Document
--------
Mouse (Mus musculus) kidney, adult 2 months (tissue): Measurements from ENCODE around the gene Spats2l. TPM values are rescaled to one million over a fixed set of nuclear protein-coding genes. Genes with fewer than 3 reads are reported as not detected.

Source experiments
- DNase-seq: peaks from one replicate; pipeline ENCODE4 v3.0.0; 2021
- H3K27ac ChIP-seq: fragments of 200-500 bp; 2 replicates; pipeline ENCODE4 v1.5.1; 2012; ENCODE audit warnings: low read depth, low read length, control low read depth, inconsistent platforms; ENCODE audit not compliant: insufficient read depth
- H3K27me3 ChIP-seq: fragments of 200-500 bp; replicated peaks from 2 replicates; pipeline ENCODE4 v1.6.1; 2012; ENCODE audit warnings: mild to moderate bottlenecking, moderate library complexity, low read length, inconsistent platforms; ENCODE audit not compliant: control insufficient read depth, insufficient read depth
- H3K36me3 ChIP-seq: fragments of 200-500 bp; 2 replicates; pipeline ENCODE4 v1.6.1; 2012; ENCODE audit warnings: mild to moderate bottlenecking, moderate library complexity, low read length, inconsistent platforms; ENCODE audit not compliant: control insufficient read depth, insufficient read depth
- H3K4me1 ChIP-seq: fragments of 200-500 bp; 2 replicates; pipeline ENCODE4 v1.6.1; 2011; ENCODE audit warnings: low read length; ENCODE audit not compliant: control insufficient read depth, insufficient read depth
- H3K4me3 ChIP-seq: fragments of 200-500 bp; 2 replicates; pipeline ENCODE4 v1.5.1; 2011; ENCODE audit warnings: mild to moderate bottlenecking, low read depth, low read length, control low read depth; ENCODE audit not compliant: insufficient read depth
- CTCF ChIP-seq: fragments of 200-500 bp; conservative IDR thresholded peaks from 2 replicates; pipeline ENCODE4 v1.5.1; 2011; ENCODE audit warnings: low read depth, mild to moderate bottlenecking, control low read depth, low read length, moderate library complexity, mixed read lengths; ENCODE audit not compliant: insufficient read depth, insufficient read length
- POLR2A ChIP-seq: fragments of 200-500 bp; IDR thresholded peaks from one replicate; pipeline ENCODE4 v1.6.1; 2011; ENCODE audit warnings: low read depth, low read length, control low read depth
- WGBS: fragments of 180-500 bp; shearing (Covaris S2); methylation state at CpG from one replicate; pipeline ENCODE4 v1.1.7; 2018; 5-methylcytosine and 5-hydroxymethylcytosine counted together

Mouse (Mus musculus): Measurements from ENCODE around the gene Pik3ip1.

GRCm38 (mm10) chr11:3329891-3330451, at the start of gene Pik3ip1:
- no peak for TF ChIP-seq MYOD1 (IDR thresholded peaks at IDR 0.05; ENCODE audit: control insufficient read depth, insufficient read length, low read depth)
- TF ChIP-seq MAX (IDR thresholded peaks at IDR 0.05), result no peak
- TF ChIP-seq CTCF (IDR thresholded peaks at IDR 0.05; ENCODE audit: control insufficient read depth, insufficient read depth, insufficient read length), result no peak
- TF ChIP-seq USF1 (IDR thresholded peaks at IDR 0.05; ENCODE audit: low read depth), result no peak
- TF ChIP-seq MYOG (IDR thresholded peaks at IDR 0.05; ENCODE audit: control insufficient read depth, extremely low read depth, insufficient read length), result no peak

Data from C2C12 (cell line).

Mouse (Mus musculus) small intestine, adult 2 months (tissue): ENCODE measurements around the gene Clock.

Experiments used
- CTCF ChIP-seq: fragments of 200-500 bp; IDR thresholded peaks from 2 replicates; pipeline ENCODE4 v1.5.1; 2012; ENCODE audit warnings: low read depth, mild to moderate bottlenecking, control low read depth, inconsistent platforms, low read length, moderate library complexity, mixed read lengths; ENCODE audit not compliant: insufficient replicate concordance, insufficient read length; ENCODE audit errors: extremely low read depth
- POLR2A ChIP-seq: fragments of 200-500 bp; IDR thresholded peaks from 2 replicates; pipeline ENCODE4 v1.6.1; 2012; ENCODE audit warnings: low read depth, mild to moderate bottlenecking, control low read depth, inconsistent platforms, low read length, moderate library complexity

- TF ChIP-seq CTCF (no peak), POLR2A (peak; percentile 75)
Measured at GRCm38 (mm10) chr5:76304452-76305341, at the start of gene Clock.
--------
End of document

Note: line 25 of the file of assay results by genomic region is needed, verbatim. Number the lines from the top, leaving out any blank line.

Measured at GRCm38 (mm10) chr5:76304452-76305341, at the start of gene Clock.